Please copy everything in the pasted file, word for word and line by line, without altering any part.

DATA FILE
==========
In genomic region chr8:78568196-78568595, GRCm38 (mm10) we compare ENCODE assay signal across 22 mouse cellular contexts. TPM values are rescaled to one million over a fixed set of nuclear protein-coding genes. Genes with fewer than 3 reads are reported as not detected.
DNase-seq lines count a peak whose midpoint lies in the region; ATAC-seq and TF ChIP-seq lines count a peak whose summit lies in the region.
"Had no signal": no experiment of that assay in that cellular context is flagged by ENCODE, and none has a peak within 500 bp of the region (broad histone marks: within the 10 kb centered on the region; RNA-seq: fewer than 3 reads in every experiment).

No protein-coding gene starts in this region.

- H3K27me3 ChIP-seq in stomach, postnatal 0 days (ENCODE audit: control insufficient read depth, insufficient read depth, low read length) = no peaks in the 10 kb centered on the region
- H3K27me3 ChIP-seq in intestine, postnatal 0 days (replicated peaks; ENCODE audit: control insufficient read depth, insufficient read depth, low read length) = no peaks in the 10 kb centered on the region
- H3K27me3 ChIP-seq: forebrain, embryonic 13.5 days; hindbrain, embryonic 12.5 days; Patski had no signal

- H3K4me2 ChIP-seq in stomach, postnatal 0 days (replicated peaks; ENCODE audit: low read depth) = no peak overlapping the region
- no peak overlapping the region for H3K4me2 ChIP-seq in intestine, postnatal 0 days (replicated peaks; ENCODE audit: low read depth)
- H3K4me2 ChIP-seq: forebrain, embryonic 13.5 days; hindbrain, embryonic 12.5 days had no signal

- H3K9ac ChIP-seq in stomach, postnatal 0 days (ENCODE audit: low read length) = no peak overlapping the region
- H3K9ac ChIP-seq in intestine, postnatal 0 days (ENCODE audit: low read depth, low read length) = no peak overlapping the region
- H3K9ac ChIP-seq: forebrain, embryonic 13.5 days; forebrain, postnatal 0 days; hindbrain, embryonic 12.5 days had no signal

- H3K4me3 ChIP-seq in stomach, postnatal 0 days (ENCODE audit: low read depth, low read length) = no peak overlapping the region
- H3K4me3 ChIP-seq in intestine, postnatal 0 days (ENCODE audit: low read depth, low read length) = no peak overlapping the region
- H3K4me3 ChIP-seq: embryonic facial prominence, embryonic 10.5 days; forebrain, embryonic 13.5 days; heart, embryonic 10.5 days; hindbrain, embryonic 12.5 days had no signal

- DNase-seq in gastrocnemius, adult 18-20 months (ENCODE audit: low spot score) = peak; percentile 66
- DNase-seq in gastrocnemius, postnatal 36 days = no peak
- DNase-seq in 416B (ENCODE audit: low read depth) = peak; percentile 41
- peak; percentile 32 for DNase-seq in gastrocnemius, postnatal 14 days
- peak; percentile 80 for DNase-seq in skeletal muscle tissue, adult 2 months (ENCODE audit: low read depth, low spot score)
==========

In genomic region chr8:78568196-78568595, GRCm38 (mm10) we compare ENCODE assay signal across 22 mouse cellular contexts. TPM values are rescaled to one million over a fixed set of nuclear protein-coding genes. Genes with fewer than 3 reads are reported as not detected.
DNase-seq lines count a peak whose midpoint lies in the region; ATAC-seq and TF ChIP-seq lines count a peak whose summit lies in the region.
"Had no signal": no experiment of that assay in that cellular context is flagged by ENCODE, and none has a peak within 500 bp of the region (broad histone marks: within the 10 kb centered on the region; RNA-seq: fewer than 3 reads in every experiment).

No protein-coding gene starts in this region.

- H3K27me3 ChIP-seq in stomach, postnatal 0 days (ENCODE audit: control insufficient read depth, insufficient read depth, low read length) = no peaks in the 10 kb centered on the region
- H3K27me3 ChIP-seq in intestine, postnatal 0 days (replicated peaks; ENCODE audit: control insufficient read depth, insufficient read depth, low read length) = no peaks in the 10 kb centered on the region
- H3K27me3 ChIP-seq: forebrain, embryonic 13.5 days; hindbrain, embryonic 12.5 days; Patski had no signal

- H3K4me2 ChIP-seq in stomach, postnatal 0 days (replicated peaks; ENCODE audit: low read depth) = no peak overlapping the region
- no peak overlapping the region for H3K4me2 ChIP-seq in intestine, postnatal 0 days (replicated peaks; ENCODE audit: low read depth)
- H3K4me2 ChIP-seq: forebrain, embryonic 13.5 days; hindbrain, embryonic 12.5 days had no signal

- H3K9ac ChIP-seq in stomach, postnatal 0 days (ENCODE audit: low read length) = no peak overlapping the region
- H3K9ac ChIP-seq in intestine, postnatal 0 days (ENCODE audit: low read depth, low read length) = no peak overlapping the region
- H3K9ac ChIP-seq: forebrain, embryonic 13.5 days; forebrain, postnatal 0 days; hindbrain, embryonic 12.5 days had no signal

- H3K4me3 ChIP-seq in stomach, postnatal 0 days (ENCODE audit: low read depth, low read length) = no peak overlapping the region
- H3K4me3 ChIP-seq in intestine, postnatal 0 days (ENCODE audit: low read depth, low read length) = no peak overlapping the region
- H3K4me3 ChIP-seq: embryonic facial prominence, embryonic 10.5 days; forebrain, embryonic 13.5 days; heart, embryonic 10.5 days; hindbrain, embryonic 12.5 days had no signal

- DNase-seq in gastrocnemius, adult 18-20 months (ENCODE audit: low spot score) = peak; percentile 66
- DNase-seq in gastrocnemius, postnatal 36 days = no peak
- DNase-seq in 416B (ENCODE audit: low read depth) = peak; percentile 41
- peak; percentile 32 for DNase-seq in gastrocnemius, postnatal 14 days
- peak; percentile 80 for DNase-seq in skeletal muscle tissue, adult 2 months (ENCODE audit: low read depth, low spot score)